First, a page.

James Anderson

Since James Anderson made his debut as a 20-year old fresh-faced rookie against Zimbabwe in May 2003, the Burnley born paceman has truly cemented his name in English bowling history books alongside greats Ian Botham, Bob Willis and Fred Trueman.

Now boasting an impressive 506 career test wickets to his name, England’s highest all-time wicket taker has become the most feared member of the tourists bowling attack.

Anderson’s name has become synonymous with his characteristic right-arm swing bowling action, lulling awaiting batsmen into a false sense of security, before nipping back and clipping the beleaguered batters' bails off the stumps.

James Anderson v Australia

In his 14-year test career Anderson has played 26 matches against Australia, taking 87 wickets in a total of 50 innings.

Furthermore, the 35-year-old possesses a 35.87 life-time bowling average against the Aussies, slightly higher than his overall career average of 27.39 in test matches.

The Lancashire opening bowler has successfully helped England to five career Ashes victories, including a historic 3-1 away series victory in 2010-11 to enable the Barmy Army to lift the urn in Australia for the first time in 24 years.

Anderson has also demonstrated that he can bat, stepping in as England’s resident night-watchman, but most famously played out a 69 ball unbroken 10th wicket partnership with fellow bowler Monty Panesar at Cardiff in 2009 to earn a historic draw.

Perhaps Anderson’s most laudable moment in England whites came during the 2015 Ashes victory at Trent Bridge, taking an impressive 6–47 haul and restricting the Aussie tourists to a meagre first-innings total of 136.

How will Anderson fare this series?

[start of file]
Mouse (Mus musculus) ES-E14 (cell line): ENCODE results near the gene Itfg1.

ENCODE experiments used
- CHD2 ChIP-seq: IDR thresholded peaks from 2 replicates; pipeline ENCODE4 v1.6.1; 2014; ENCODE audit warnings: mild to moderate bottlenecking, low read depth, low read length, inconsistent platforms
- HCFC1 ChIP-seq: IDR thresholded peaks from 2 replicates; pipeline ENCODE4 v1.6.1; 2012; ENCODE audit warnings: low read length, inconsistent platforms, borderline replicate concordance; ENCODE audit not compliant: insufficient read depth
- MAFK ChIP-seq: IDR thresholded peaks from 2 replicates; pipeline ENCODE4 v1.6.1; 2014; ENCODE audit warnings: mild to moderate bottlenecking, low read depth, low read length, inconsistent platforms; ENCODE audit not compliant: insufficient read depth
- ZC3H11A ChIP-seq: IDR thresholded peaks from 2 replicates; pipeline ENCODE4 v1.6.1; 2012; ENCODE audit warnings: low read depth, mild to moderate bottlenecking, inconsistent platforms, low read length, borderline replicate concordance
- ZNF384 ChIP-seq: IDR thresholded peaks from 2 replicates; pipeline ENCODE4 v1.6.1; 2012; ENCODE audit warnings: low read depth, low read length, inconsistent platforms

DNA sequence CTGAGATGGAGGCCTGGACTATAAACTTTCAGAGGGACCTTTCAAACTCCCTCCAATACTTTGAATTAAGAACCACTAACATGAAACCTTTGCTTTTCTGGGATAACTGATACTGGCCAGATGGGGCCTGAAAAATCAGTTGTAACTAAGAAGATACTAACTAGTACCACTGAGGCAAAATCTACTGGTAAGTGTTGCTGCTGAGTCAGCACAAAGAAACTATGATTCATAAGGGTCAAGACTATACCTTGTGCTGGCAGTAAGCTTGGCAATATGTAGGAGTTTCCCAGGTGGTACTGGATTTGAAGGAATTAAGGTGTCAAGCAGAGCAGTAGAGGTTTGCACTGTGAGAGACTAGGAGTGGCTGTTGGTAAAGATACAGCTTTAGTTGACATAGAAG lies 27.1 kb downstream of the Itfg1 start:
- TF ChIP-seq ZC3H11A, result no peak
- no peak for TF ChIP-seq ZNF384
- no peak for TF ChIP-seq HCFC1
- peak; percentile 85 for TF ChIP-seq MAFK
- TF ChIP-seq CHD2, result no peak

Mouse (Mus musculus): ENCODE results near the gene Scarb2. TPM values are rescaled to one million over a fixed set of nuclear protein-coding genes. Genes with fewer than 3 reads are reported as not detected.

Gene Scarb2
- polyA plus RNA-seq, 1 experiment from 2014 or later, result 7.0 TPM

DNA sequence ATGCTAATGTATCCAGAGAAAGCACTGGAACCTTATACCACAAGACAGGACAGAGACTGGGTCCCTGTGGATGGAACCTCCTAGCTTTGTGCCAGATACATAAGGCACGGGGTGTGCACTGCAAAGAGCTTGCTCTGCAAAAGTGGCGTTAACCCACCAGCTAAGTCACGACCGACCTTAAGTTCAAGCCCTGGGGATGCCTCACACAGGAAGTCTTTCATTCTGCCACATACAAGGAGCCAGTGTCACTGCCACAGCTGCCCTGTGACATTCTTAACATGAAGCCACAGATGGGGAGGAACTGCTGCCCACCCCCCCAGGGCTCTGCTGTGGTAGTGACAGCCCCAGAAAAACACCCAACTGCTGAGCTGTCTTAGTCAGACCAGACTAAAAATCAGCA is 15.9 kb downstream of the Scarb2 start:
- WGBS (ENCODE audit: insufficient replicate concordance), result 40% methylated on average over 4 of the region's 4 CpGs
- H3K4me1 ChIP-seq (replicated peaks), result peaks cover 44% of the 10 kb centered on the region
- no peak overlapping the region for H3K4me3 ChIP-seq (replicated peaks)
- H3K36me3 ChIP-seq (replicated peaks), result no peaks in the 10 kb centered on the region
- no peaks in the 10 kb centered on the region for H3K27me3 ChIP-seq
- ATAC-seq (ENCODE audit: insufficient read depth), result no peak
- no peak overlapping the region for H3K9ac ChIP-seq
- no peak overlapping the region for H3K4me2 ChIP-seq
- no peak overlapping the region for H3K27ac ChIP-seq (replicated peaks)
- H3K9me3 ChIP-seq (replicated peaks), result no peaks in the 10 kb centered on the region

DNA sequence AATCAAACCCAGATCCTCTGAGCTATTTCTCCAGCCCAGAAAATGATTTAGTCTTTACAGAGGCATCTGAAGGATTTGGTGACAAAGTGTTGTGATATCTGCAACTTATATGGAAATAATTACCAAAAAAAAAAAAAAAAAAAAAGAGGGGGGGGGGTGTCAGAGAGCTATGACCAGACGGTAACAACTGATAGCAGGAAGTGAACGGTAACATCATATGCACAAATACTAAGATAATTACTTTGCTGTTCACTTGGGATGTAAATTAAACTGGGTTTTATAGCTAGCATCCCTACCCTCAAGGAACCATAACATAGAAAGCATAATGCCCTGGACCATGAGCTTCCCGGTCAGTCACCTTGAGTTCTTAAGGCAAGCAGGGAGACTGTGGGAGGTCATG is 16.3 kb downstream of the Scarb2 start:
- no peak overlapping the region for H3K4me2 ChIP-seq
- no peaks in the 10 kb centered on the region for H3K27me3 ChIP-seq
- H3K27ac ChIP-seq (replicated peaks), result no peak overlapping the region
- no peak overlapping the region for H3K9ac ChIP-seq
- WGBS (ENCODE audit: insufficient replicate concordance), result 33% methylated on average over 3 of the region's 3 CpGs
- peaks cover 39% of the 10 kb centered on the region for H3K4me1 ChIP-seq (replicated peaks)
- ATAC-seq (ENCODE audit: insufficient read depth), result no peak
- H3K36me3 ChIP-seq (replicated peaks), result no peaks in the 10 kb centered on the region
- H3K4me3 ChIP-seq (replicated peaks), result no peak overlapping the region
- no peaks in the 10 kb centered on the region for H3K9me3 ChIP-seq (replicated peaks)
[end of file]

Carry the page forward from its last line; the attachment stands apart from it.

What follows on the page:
Despite his age, Anderson continues to impress at the highest level, taking a monumental 39 test-wickets in 14 innings in 2017 alone against West Indian and South African touring sides.

Anderson is currently the ICC number one ranked test bowler and thanks to impressive bowling tallies against West Indies, Anderson became the first ever English bowler to reach 500 test wickets.

However, Anderson has a mixed record when playing down under.

2010-11 was his best tour taking a total of 24 wickets against the Aussies. However, 2006-07 proved to be much less impressive, picking up a minimal five wickets in six innings, going at an 82.59 average.

In England’s last Ashes trip abroad, Anderson again struggled, only taking 14 wickets in the 10 innings that he played.

Injuries are also a further factor that has to be taken in consideration for a player that has had four major afflictions in the last two years. Back, groin, ankle and abdominal injuries have frequently plagued Anderson’s career, and there is always a possibility one could re-occur.

In a predicted four-man pace attack with Chris Woakes, Stuart Broad and uncapped Craig Overton, Anderson will bear the brunt of responsibility as England’s most experienced bowler.

Despite being England’s king of swing, Anderson will find it tougher to pick up wickets, especially on pitches that typically favour faster pace bowlers than the Burnley man.

If England are to have any chance of attaining an unlikely away victory, Jimmy Anderson will undoubtedly play a key role, orchestrating England’s pace attack on a variety of notoriously quick pitches.

Here is a video of Anderson’s career best 7-42, including his 500th test wicket in this summer’s match against West Indies.